Benefits of Taijiquan

Enhanced Well-Being

In a comprehensive meta-analysis published in 2010 by Dr. Chenchen Wang of Tufts University School of Medicine, it was concluded that Taijiquan appears to be associated with improvements in stress, anxiety, depression, mood, and increased self-esteem.

Cross Training

Taijiquan is used by athletes of many disciplines for its benefits to physical skills, including more efficient movement, enhanced balance and full body coordination. The NBA’s San Antonio Spurs have trained Taijiquan during their off season, and NFL’s Tim Tebow practiced Taijiquan to improve his throws.

Emotional Resilience

Taijiquan may enhance your emotional resiliency through its emphasis on physically and cognitively ‘letting go’ and paying attention to the present moment, as well as through the development of coping strategies—including, for example, techniques for feeling grounded and centered, meditative breathing, and imagery leading to an enhanced sense of being connected to supportive healing energy from nature.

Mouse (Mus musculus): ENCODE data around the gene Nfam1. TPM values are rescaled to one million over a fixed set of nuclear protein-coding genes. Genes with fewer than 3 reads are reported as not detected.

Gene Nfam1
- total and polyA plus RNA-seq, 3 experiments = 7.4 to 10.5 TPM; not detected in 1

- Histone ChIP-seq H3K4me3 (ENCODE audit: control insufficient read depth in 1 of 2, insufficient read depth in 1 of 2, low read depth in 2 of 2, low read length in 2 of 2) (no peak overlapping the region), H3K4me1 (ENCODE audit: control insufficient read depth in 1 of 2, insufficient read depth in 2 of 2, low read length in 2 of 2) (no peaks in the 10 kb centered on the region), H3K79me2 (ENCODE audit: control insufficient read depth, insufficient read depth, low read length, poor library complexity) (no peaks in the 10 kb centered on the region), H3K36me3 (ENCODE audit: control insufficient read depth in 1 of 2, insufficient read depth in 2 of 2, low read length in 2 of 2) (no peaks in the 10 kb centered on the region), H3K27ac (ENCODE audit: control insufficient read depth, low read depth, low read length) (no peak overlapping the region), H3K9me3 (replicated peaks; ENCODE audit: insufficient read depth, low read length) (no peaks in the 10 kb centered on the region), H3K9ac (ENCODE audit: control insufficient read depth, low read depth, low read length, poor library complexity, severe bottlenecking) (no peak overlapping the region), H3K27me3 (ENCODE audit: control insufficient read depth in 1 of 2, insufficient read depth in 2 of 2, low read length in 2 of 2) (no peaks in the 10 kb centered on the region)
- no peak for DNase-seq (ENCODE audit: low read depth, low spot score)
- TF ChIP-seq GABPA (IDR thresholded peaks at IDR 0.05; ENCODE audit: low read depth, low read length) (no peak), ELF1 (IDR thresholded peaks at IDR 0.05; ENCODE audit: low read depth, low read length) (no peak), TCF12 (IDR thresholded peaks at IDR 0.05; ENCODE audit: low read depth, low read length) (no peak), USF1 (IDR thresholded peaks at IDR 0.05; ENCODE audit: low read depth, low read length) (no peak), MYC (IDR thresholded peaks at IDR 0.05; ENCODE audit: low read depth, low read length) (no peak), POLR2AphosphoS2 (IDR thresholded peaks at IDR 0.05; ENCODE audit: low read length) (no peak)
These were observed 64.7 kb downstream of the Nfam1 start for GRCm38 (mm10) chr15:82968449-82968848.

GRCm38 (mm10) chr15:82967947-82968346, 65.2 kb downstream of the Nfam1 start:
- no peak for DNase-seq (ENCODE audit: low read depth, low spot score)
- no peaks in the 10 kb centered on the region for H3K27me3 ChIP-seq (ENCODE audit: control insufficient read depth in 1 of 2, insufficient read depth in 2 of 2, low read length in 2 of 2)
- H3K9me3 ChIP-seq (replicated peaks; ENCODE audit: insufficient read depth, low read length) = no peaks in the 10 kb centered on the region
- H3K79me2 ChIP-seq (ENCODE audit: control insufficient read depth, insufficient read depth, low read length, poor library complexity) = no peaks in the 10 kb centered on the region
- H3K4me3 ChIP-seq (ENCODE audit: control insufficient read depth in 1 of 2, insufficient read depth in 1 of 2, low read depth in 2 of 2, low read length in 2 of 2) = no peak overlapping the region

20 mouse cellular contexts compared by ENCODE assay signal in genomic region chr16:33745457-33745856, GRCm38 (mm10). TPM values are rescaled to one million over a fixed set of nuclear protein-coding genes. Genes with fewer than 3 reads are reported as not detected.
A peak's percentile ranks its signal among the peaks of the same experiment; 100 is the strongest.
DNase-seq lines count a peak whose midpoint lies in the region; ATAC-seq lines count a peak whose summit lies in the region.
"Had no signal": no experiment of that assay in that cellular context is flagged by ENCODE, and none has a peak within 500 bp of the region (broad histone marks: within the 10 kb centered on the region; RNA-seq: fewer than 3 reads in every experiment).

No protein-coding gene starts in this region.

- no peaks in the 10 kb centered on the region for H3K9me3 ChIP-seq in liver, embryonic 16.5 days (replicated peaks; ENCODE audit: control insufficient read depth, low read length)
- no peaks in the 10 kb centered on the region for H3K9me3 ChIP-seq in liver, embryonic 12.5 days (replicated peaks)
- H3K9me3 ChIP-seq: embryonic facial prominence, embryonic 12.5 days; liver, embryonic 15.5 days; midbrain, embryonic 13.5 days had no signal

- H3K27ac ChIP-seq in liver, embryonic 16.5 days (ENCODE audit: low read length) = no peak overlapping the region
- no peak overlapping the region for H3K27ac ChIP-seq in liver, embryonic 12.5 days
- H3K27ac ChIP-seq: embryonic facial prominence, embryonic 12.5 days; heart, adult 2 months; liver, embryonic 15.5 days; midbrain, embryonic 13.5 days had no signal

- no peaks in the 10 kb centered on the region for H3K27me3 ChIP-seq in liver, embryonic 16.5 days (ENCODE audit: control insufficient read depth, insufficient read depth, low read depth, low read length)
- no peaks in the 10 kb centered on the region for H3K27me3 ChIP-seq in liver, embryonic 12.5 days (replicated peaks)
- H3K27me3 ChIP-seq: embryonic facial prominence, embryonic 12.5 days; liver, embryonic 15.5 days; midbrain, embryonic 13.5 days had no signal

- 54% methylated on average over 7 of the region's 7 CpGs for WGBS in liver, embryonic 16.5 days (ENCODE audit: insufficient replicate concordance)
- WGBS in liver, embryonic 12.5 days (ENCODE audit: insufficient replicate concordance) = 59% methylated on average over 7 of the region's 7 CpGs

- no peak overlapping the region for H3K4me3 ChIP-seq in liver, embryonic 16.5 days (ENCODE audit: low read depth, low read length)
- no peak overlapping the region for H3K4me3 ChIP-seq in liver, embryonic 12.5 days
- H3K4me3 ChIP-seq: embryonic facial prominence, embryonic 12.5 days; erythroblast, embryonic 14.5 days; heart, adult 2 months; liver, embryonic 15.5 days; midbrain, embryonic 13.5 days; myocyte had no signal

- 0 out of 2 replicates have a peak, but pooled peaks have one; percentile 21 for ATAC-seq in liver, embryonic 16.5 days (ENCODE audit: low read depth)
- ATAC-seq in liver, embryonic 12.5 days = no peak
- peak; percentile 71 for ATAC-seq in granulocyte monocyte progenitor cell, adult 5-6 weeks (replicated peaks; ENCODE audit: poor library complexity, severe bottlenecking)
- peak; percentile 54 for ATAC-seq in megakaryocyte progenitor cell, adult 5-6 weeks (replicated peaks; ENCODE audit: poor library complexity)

Letting go and letting things happen naturally underlie any form of creativity. Many of the principles of Taijiquan can enhance your creativity, including development of focus; staying in the moment; concentration of energy; economy of movement; inner stillness; development of a flexible, balanced body; unification of mind and body; and appreciation and development of discipline.

Sharpen The Mind

A University of Arizona study found that Taijiquan led to greater improvements in cognitive function, including attention, concentration, and mental tracking, as well as balance, after six months compared to either education or exercise groups.

Sleep Better

University of California at Los Angeles researchers found 25 weeks of Taijiquan training helped 112 healthy older adults who had moderate sleep complaints to have better sleep quality as compared to controls enrolled in a health education program.

*Primarily referenced from The Harvard Medical School Guide to Tai Chi, by Peter Wayne, PhD and Mark L. Fuerst, © 2013 by Harvard Health Publications. Reprinted by arrangement with Shambhala Publications, Inc. Boston, MA.
Sign In or Register to comment.